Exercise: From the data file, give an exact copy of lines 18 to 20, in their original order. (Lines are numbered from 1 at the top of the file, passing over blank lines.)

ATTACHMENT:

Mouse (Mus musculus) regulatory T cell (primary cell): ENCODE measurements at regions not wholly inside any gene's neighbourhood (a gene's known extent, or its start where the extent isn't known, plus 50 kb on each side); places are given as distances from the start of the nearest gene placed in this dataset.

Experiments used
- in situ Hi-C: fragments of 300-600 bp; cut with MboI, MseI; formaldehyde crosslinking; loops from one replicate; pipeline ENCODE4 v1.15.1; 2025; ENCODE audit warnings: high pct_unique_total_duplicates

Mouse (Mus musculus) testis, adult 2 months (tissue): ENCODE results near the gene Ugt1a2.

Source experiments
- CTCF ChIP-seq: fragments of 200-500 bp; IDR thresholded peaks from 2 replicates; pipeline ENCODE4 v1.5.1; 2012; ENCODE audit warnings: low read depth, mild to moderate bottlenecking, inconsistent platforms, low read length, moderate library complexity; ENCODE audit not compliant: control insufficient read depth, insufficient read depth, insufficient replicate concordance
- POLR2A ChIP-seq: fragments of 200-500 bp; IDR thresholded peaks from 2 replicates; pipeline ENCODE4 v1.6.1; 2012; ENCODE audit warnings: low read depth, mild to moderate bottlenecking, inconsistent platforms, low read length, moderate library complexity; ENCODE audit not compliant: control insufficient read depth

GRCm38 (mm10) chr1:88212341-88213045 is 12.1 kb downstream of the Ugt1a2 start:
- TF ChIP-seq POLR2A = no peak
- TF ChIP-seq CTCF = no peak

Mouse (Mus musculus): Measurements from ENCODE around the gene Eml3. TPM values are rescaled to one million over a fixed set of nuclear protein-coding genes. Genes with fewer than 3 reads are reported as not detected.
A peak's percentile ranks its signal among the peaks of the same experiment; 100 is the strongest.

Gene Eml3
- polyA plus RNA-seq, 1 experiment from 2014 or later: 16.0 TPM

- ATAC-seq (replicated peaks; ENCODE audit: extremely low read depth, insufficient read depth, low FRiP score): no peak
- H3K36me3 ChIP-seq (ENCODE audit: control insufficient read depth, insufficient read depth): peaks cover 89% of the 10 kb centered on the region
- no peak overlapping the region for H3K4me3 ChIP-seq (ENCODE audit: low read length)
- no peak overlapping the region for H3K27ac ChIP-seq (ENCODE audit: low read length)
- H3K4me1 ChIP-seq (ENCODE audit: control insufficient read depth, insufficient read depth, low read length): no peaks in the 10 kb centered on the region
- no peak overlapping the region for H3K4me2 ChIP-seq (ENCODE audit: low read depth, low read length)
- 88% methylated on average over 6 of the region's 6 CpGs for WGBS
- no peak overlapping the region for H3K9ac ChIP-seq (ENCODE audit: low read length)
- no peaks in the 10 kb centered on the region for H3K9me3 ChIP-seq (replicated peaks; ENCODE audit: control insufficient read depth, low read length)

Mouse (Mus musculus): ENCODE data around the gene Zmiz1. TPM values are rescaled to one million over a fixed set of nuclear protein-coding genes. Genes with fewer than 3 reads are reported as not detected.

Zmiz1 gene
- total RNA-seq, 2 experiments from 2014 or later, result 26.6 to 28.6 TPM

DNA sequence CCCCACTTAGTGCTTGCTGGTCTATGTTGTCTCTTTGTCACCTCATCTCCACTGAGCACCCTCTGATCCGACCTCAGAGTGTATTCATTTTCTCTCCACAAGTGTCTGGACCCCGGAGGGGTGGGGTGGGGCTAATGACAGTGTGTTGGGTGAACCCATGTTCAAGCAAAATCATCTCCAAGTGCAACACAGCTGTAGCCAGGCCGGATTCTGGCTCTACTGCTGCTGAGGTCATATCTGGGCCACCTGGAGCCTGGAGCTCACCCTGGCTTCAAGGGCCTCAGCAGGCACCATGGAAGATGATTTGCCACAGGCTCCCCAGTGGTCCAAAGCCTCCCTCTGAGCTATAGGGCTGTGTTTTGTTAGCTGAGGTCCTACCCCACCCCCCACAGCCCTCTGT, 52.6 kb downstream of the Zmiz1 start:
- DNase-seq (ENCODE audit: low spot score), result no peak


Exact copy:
- no peak overlapping the region for H3K27ac ChIP-seq (ENCODE audit: low read length)
- H3K4me1 ChIP-seq (ENCODE audit: control insufficient read depth, insufficient read depth, low read length): no peaks in the 10 kb centered on the region
- no peak overlapping the region for H3K4me2 ChIP-seq (ENCODE audit: low read depth, low read length)